Trekkers on a special week-long charity walk this month will be turning to Methil man Bert Hannah for help and guidance.
And they’ll more or less have to – as he’s the one who planned the route!
I hate hills.Bert Hannah
Bert is one of an enthusiastic group taking part in Bob’s Walk 2015, an annual excursion in aid of Maggie’s Fife.
The party – featuring a mixture of newcomers and experienced walkers, including Mail editor Allan Crow – will be walking between the Kelpies, near Falkirk, and Dundee, from June 13-21, a distance of 117 miles.
The walks have been inspired by the main participant, Dr Bob Grant, a retired Fife GP who lost a leg to cancer in 2002, after being treated for the illness during most of his life
Bert has mapped out a fairly flat route for the team to tackle – and his reasoning is quite simple, as he told the Mail: “I hate hills.”
Bert (68) has previously done a walk from Land’s End to John O’Groats in aid of Cancer Research UK, as well as a Length of Ireland trek – which featured alternate days of cycling and walking – for a school for pupils with cerebral palsy.
Also, in his days with the East Fife Male Voice Choir, he trekked from Kirkcaldy to Luss, when the choir had a singing engagement nearby.
“I do quite a lot of walking anyway because I enjoy going outside,” added Bert.
Originally from Methil but now living in Kirkcaldy, Bert said he’d been impressed when he heard about Bob’s extensive work for cancer research.
“Bob Grant was a GP in St Brycedale and in Markinch, and people always talked about him in glowing terms as a doctor,” said Bert.
This year’s walk, as ever, will be taking in some spectacular sights.
“The Kelpies had just been unveiled, so we thought that would be an iconic spot to start from, especially as they are building a new Maggie’s Centre at Forth Valley Hospital, which is nearby,” he said.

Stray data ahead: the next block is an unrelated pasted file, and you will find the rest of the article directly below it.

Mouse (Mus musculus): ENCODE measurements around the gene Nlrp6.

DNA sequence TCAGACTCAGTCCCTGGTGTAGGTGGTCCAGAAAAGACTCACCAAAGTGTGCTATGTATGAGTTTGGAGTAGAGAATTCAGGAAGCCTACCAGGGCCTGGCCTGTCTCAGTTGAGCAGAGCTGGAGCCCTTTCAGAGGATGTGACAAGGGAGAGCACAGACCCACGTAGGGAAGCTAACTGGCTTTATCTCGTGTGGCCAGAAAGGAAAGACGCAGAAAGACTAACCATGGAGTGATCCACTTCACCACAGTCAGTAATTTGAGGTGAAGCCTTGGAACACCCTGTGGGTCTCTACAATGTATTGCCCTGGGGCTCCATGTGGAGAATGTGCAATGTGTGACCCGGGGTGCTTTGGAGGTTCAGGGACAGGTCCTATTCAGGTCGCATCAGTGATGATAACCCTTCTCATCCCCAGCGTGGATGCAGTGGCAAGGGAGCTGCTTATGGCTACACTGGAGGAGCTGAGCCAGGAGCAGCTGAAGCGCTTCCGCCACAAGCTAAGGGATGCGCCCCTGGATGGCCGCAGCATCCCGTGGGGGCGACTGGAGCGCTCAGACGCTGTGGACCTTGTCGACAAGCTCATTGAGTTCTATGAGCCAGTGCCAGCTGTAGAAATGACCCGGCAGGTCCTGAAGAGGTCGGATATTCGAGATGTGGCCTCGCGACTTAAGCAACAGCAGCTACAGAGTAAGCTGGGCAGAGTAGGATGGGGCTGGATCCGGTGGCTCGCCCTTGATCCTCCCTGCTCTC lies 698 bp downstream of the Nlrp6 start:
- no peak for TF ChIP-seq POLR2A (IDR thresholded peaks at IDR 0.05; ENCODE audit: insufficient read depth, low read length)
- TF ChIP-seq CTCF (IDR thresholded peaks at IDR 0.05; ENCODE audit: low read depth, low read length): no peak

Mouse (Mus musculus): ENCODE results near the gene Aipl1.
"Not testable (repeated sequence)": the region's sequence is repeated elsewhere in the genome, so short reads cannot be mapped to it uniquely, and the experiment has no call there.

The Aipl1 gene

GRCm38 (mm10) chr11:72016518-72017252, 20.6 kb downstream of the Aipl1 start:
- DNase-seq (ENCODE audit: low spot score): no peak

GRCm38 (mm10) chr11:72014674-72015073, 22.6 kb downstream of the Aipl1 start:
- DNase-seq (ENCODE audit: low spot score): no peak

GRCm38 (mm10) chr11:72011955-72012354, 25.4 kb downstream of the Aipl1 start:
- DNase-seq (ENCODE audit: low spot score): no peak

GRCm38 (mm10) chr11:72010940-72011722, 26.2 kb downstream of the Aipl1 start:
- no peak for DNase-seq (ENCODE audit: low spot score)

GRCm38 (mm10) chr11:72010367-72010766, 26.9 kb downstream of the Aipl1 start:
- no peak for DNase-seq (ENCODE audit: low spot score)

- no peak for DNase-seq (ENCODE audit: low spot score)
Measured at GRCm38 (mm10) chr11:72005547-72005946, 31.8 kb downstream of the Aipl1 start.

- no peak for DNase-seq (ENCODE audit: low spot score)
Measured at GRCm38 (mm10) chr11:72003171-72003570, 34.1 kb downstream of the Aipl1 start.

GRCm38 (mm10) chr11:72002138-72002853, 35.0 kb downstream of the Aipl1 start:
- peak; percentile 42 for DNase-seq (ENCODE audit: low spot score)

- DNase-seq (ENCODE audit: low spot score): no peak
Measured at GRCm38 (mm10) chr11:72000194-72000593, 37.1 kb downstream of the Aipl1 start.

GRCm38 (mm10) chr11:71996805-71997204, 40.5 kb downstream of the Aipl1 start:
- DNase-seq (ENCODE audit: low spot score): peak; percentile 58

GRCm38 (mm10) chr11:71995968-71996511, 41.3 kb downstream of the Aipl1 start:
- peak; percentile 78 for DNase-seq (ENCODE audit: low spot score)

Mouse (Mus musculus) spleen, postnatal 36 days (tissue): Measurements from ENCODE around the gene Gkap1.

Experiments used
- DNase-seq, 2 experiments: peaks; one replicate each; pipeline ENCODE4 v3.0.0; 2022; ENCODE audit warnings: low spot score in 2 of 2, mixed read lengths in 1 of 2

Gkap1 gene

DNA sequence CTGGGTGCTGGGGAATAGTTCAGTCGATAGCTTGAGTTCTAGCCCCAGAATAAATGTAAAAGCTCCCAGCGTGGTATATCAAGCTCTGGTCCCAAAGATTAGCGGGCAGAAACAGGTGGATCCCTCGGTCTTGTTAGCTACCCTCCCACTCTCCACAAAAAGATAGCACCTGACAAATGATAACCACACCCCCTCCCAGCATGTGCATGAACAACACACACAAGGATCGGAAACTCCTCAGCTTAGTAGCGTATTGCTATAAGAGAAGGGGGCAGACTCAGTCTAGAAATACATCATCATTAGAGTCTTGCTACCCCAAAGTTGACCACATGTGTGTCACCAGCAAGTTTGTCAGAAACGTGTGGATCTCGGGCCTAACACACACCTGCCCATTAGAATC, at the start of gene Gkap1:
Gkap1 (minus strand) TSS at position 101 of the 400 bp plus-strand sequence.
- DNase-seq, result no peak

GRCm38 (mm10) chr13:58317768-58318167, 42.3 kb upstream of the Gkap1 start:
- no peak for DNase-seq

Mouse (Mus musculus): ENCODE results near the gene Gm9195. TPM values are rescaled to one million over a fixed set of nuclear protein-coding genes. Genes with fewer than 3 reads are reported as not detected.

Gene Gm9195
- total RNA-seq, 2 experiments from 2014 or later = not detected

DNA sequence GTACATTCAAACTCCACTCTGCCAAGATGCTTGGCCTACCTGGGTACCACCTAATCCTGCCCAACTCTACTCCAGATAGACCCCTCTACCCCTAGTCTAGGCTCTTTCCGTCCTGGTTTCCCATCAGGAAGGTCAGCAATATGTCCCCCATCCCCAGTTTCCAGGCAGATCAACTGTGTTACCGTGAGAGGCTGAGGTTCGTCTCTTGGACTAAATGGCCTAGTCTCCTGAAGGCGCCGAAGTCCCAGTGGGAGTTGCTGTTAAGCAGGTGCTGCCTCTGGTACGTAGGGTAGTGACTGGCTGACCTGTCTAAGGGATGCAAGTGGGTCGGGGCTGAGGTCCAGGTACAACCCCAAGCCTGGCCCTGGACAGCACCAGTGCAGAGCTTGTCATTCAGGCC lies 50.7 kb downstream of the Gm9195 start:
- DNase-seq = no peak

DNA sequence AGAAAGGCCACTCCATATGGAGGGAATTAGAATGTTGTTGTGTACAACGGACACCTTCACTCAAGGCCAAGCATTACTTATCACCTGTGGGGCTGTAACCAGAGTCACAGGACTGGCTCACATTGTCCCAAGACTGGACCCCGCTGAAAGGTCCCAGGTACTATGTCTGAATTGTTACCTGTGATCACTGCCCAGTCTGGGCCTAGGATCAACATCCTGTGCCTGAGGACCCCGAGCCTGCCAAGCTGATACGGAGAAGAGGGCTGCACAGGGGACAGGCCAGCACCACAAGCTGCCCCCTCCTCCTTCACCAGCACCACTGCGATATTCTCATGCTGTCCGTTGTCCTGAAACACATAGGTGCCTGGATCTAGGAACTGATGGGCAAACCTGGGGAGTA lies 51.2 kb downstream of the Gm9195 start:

An ex-Dundee University student, Bert worked with the world-famous computing firm IBM before retiring at the age of 53 and deciding he wanted to devote time to community-based activities.
He’s also had a lifelong awareness of the misery cancer can wreak, having literally grown up with its legacy.
His father died of the disease in 1949, when Bert was little more than a toddler, although he said his mum Mary did a great job of raising him and his older siblings.
“I’ve always known the effec it (cancer) can have on a family,” he said.
Bert is also working with the Friends of Methil Heritage Centre and researching the famous story of Robert Dunsire, the Buckhaven soldier who earned the Victoria Cross during the First World War nearly 100 years ago.
Bob’s Walk has already raised £40,000 for Maggie’s Fife. And not surprsingly, the team there has huge respect for Dr Bob Grant, who will be tackling the walk on crutches. Alison Harrow, the new head of centre, said: “We are so proud of Dr Bob. He is fantastically committed to supporting Maggie’s, both in his work as chairman of our Fife board and also through this extraordinary challenge.” The squad will set off from a point near the Forth Valley Royal Hospital in Larbert on June 13, heading via the Falkirk Wheel along the towpath of the Union Canal to Winchburgh, Kirkliston, South Queensferry and over the Forth Road Bridge to the Fife Coastal Path. They’ll be joined by groups of friends and supporters along the way before arriving at Maggie’s Dundee on June 21.